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Myanmar’s military makes its annual parade of strength despite unprecedented battlefield losses

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BANGKOK (AP) — The head of Myanmar’s ruling military council marked Armed Forces Day on Wednesday with a speech claiming that the nation’s youth were being tricked into supporting the resistance against army rule, and that ethnic armed groups allied with the resistance engage in drug trafficking, natural resources smuggling and illegal gambling.

Senior Gen. Min Aung Hlaing spoke in the capital, Naypyitaw, where thousands of military personnel paraded in an annual show of strength, even as the army has suffered a series of unprecedented battlefield defeats that have tarnished their once invincible reputation.

Min Aung Hlaing touched on familiar themes, urging the international community not to support the resistance forces, whom he blamed for disturbing the process for planned but not yet scheduled elections. Earlier this month, he told Russia’s ITAR-TASS news agency that elections might be held in parts of the country that are peaceful and stable.

Many Western nations have applied sanctions against Myanmar’s ruling generals because of their 2021 seizure of power and brutal suppression of opposition. Military offensives since then have displaced more than 2 million people, according to the United Nations.

Min Aung Hlaing said it is “disheartening to witness youths becoming scapegoats of insurgents, misled by false narrative propaganda through media sabotage.” He also accused unnamed ethnic armed groups of “destroying the path towards forming a union based on democratic values and federalism.”

The army in 2021 overthrew the elected government of Aung San Suu Kyi, whom it accused of winning the 2020 election through massive voter fraud, presenting what it said was evidence disputed by independent poll watching groups.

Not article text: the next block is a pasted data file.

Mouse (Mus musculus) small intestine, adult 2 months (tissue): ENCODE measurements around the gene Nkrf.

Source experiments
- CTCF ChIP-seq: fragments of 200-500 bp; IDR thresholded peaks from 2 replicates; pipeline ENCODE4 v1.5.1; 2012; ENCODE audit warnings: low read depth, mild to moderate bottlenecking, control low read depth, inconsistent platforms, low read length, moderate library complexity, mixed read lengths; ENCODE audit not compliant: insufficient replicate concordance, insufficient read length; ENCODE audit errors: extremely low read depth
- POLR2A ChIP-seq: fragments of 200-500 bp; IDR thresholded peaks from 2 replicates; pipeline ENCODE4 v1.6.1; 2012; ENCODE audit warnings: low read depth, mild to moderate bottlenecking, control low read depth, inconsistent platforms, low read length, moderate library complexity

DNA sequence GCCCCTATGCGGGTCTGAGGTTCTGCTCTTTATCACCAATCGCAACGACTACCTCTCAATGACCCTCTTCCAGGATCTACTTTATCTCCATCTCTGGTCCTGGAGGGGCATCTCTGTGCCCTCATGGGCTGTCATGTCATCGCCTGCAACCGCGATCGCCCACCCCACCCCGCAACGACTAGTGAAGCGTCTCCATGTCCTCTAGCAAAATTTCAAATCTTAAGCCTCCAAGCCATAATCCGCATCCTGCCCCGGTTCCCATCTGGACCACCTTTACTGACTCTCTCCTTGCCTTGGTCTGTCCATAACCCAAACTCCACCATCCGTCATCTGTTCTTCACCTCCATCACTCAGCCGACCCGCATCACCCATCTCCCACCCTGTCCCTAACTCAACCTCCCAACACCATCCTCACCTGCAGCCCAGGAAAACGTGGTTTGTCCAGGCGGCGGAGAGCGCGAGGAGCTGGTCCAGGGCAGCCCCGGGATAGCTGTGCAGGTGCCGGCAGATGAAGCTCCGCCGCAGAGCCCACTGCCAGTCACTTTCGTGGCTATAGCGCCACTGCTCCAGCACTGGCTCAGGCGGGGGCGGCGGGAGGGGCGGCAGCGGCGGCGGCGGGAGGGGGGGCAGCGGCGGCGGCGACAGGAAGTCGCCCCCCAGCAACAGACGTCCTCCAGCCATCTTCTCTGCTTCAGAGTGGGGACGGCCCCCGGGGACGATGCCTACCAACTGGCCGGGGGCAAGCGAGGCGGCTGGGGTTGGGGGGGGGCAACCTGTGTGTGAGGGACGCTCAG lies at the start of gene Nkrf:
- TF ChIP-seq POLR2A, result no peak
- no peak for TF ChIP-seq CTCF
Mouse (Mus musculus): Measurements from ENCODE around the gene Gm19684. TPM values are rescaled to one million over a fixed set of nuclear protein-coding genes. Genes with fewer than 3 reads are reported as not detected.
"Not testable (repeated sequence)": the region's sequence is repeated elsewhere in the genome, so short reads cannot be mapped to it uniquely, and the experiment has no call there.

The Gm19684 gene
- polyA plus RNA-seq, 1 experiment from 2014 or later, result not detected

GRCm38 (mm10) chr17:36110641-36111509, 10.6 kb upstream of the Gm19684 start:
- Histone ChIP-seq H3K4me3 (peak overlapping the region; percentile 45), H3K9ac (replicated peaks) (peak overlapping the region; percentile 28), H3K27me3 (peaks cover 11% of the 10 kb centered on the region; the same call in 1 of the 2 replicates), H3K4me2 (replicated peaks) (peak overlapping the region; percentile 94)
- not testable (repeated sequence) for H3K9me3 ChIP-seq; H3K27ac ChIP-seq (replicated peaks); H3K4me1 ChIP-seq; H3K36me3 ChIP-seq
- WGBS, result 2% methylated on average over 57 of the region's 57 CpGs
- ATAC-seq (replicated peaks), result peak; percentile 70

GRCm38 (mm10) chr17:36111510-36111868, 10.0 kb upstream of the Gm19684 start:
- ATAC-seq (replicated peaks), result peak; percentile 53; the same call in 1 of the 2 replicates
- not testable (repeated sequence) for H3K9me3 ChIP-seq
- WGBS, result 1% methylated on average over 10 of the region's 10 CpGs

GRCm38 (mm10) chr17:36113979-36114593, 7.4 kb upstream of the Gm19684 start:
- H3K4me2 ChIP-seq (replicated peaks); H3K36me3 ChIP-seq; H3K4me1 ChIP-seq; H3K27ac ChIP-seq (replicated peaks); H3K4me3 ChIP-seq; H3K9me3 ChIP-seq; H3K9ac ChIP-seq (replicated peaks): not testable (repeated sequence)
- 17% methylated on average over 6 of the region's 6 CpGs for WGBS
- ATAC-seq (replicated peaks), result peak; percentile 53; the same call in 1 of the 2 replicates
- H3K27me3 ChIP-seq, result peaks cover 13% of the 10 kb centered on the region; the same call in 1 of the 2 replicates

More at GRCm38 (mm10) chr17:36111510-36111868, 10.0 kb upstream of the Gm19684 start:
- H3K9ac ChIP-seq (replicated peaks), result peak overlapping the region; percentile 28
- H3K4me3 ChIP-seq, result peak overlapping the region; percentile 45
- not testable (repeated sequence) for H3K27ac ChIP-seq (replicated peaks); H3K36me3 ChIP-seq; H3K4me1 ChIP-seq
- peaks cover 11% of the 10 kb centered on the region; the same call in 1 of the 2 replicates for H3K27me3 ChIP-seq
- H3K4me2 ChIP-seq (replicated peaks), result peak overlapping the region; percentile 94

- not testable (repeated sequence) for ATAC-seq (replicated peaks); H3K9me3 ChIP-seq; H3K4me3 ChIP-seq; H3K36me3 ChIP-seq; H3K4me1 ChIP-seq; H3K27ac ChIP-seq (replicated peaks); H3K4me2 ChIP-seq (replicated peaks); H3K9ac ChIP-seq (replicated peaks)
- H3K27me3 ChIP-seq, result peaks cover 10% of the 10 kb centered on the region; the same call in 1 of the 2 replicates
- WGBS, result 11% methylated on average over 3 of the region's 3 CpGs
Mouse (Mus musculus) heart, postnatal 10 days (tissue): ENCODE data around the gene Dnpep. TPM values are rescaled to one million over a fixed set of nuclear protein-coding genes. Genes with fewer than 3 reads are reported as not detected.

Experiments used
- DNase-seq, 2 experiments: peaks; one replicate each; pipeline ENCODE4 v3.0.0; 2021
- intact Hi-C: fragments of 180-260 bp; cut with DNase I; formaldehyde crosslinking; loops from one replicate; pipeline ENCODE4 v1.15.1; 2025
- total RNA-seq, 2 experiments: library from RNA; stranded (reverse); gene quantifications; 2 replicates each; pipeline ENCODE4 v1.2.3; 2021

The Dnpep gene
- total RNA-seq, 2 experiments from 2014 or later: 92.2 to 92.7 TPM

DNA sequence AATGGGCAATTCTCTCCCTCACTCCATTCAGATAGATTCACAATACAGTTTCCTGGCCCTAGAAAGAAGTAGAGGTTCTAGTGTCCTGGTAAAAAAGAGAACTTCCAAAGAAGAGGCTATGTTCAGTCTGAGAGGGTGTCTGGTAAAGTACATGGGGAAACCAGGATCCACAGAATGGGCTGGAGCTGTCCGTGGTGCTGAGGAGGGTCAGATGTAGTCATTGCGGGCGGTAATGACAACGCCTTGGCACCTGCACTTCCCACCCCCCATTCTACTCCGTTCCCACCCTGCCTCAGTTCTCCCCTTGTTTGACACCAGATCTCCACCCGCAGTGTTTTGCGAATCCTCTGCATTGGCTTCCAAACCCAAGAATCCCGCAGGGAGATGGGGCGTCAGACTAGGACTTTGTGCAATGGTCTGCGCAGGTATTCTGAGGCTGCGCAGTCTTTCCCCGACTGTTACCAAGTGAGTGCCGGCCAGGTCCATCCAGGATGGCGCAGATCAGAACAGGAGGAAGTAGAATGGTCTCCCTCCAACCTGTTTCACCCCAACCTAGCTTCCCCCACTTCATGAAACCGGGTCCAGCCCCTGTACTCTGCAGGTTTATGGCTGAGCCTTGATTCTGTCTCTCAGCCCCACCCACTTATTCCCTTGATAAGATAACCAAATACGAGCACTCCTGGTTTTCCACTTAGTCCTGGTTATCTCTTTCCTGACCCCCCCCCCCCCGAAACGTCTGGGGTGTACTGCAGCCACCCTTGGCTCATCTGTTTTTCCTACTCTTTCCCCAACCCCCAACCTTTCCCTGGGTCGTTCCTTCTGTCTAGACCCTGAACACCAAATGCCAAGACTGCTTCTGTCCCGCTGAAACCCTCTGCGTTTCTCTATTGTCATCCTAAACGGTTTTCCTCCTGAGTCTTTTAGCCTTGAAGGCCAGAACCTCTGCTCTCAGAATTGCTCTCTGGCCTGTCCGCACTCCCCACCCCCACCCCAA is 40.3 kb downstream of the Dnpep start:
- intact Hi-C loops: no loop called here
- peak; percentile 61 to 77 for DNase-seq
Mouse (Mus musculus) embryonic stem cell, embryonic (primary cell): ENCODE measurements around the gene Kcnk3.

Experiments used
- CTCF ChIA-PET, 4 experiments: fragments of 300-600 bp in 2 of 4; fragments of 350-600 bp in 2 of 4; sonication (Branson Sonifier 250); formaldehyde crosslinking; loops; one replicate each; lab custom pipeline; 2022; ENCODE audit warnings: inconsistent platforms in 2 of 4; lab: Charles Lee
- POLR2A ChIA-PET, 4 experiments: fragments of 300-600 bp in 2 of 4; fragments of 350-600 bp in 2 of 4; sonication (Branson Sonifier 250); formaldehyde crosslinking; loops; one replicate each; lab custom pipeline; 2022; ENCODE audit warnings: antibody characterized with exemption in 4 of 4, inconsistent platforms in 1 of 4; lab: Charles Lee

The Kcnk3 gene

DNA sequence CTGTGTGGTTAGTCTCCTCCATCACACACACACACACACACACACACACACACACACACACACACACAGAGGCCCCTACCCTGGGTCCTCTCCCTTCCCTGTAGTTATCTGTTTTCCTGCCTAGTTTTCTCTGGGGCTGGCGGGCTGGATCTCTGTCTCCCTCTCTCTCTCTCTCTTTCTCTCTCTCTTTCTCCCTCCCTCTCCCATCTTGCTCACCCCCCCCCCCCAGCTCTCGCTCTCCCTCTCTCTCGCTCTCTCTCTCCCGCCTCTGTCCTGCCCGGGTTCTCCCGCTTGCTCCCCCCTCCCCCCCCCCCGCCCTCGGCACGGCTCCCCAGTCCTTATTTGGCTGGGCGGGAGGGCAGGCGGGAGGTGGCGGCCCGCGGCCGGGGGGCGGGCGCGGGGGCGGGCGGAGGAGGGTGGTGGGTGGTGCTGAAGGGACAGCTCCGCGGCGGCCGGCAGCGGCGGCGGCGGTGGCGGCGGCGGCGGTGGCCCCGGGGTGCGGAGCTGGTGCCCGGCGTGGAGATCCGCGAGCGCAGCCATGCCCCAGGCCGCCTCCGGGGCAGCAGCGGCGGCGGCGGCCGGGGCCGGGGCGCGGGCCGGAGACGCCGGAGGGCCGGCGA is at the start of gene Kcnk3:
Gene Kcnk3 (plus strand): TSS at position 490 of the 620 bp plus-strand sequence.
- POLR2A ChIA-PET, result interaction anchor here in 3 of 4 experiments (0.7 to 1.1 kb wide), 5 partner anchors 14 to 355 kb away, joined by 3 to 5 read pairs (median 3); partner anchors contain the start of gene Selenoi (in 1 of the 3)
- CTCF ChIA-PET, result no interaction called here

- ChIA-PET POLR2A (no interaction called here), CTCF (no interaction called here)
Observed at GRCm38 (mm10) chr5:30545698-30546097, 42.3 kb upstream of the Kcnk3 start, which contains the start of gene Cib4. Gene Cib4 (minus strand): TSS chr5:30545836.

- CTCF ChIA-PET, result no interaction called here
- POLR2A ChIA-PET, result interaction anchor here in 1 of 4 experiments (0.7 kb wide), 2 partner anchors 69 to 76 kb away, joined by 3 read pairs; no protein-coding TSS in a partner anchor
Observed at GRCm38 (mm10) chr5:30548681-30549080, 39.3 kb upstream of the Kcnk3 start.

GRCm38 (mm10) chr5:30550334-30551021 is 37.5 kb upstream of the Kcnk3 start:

The military’s suppression of protests against its takeover triggered nationwide armed resistance. Thousands of young people fled to jungles and mountains in remote border areas and made common cause with ethnic guerrilla forces battle-hardened by decades of combat with the army in pursuit of autonomy.

Over the past five months, Min Aung Hlaing’s army has been routed in northern Shan state, is conceding swathes of territory in Rakhine state in the west and is under growing attack in other regions.

As losses have risen and morale has plummeted, authorities activated a conscription law in a bid to strengthen their position.

Both the military and some of the ethnic minority groups with strongholds in border regions have been accused of having links to illegal activities such as drug production and offering protection to casino complexes that have served as centers for carrying out illegal scams online.

The parade marking this year’s 79th Armed Forces Day was held in the sunset hours for the first time since Naypyitaw became the capital in 2006. Previously, it was held at sunrise. Maj. Gen. Zaw Min Tun, spokesperson for the ruling military council, explained that the change was due to the unusually hot weather caused by the El Nino phenomenon.

Armed Forces Day marks the day in 1945 when the army of Myanmar, then known as Burma, began its fight against occupying Japanese forces who had taken over after driving out the British.

Statements by the British and Canadian embassies marking Armed Forces Day, noted that civilians across the country are being targeted in attacks by the military that include airstrikes on homes, schools, health care facilities and places of worship.

Canada in its statement urged all countries to “immediately stop the sale or transfer of arms, military equipment, dual-use equipment, aviation fuel and technical military assistance to Myanmar.”

By GRANT PECK
Associated Press

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